Mining vs. Government: Mining company takes Botswanan Government to court

By Dale Benton
Norilsk Nickel, the African arm of Russian mining operators Nornickel, the world’s largest producer of nickel and palladium, intends to commence legal...

Norilsk Nickel, the African arm of Russian mining operators Nornickel, the world’s largest producer of nickel and palladium, intends to commence legal proceedings against the government following “reckless trading” of a sale.

The trade, involving BCL Limited and BCL Investments Proprietary Limited (BCL), saw the sale of a 50 percent interest in the Nkomati mine in South Africa (which Norilsk believes to be owed over $271 million) and a $6.4million sale of the Tati mine in Botswana.

The government comes into the fray as it is the ultimate shareholder of BCL through its corporate MDCB vehicle.

Let’s step back a moment

Back in October 2014, Norilsk had agreed to sell its operations in Africa to BCL for $337 million, which was later reduced.

The goal of the sale was to “guarantee the long-term future of NCL’s operations”.

The waters get a little murky as BCL has always been known to rely on financial support from the Government, with most of if not all of the funding for the Nktomi deal at the hands of the Government.

In September 2016, BCL was obliged to buy Nktomi but both BCL and the Government have showed no intention on completing any deal – a major breach of the agreement with Norilsk.

Norilsk vs BCL vs Botswanan Government

Norilsk has made numerous attempts, through all means of channels, to reach a “satisfactory and amicable resolution” – to no avail.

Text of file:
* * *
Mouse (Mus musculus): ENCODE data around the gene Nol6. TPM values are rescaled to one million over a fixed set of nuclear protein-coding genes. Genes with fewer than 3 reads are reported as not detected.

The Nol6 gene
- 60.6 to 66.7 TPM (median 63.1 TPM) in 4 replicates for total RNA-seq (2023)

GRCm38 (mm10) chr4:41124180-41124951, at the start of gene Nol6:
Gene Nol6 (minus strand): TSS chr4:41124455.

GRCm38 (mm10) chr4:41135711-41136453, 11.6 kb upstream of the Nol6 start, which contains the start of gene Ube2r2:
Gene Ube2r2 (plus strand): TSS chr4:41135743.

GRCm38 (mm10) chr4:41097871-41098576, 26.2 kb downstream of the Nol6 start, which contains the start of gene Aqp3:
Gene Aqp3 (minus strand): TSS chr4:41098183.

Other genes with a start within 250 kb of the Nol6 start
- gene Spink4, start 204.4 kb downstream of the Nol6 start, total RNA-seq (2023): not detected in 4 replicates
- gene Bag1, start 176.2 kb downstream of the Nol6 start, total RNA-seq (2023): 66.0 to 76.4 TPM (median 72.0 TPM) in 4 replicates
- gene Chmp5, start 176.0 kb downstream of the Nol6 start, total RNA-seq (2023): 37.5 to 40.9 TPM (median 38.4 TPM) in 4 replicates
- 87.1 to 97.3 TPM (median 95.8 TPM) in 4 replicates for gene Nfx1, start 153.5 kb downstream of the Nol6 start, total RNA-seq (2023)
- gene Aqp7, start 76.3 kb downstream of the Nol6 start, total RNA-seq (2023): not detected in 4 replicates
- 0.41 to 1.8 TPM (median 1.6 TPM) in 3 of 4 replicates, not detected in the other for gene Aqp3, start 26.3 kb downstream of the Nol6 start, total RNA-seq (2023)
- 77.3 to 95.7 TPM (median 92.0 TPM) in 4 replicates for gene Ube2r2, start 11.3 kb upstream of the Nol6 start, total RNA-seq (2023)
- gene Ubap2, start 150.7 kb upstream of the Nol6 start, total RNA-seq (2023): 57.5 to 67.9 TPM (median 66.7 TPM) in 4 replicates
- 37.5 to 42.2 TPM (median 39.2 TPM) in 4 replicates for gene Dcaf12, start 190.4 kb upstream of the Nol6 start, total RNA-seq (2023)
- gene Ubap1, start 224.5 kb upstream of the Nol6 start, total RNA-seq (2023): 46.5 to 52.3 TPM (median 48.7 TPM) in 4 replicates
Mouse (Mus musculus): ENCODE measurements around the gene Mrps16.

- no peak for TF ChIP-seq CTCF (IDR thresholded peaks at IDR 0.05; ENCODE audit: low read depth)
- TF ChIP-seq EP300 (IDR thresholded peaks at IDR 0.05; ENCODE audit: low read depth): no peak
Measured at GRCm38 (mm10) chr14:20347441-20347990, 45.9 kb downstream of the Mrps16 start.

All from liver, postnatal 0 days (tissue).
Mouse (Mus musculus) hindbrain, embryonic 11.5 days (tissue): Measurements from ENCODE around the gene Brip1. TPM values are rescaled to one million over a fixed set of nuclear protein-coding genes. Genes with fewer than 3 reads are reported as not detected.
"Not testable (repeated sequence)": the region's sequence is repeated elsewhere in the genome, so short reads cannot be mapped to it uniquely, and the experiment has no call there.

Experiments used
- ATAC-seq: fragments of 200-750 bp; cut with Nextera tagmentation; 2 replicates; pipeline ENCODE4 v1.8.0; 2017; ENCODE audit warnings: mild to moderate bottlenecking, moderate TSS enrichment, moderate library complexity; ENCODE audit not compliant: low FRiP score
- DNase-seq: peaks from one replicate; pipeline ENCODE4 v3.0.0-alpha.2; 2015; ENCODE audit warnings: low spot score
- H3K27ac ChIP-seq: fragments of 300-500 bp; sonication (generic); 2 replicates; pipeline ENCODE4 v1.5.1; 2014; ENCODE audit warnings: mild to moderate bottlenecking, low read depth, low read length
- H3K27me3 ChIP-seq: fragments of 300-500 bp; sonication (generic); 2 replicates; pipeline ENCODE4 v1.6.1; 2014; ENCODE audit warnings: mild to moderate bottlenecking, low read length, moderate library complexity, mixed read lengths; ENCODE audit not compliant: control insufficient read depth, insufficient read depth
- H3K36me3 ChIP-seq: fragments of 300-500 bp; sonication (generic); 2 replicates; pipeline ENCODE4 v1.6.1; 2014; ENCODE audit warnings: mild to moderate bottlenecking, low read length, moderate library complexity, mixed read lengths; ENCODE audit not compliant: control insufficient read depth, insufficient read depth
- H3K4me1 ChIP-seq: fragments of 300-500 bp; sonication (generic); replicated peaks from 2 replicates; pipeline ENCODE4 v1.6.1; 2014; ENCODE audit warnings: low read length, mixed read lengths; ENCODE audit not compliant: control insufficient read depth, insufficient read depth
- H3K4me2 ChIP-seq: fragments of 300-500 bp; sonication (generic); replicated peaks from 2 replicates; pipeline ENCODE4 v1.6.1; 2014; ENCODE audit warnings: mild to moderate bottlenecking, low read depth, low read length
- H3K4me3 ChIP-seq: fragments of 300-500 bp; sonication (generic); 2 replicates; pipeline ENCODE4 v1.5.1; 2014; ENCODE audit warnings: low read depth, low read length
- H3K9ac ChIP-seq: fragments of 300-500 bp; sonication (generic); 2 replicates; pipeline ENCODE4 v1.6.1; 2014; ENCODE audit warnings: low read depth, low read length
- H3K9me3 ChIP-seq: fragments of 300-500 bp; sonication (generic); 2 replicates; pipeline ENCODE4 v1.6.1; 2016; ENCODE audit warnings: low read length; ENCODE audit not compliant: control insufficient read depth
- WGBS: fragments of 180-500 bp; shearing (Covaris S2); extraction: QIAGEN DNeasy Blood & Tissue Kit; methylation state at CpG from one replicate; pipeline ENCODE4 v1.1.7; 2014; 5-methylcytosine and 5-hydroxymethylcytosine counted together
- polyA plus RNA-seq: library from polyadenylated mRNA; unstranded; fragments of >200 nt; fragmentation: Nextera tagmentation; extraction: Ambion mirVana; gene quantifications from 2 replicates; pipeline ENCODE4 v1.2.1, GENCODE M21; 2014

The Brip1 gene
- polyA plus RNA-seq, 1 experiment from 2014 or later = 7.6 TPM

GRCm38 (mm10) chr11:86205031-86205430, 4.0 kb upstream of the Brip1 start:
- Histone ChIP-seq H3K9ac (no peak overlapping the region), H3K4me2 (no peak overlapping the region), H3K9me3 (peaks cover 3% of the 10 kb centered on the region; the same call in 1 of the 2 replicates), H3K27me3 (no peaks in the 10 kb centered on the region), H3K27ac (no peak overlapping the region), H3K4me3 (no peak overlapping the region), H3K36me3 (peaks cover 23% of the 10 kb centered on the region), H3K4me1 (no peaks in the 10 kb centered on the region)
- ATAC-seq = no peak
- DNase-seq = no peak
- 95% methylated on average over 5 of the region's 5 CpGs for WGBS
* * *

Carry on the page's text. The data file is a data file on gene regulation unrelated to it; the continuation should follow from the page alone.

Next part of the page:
Which brings us to today.

Norilsk has made it clear that it will open legal proceedings, seeking that the court make the Government responsible for paying all liabilities due from BCL, as well as the costs of the court proceedings.

Norilsk Nickel Africa CEO, Michael Marriott, said: “The Government has displayed a complete disregard for the fair, frank and reasonable dealing with outsiders which BCL’s insolvent circumstances demanded.  It has failed to honour the obligations under the sale agreement concluded with Norilsk in October 2014.

 “Throughout the process, Norilsk has acted in good faith, and given the Government and BCL repeated opportunities and offers of assistance to complete the transaction, including concessions to significantly reduce the sale price.

“Botswana has a reputation as one of the safest and best places to invest in the whole of Africa and it has earned the strongest credit rating on the continent on that basis.  The way that the Government of Botswana has acted over BCL brings the validity of that reputation into question.  The negative ramifications could be felt across the economy of the whole country.


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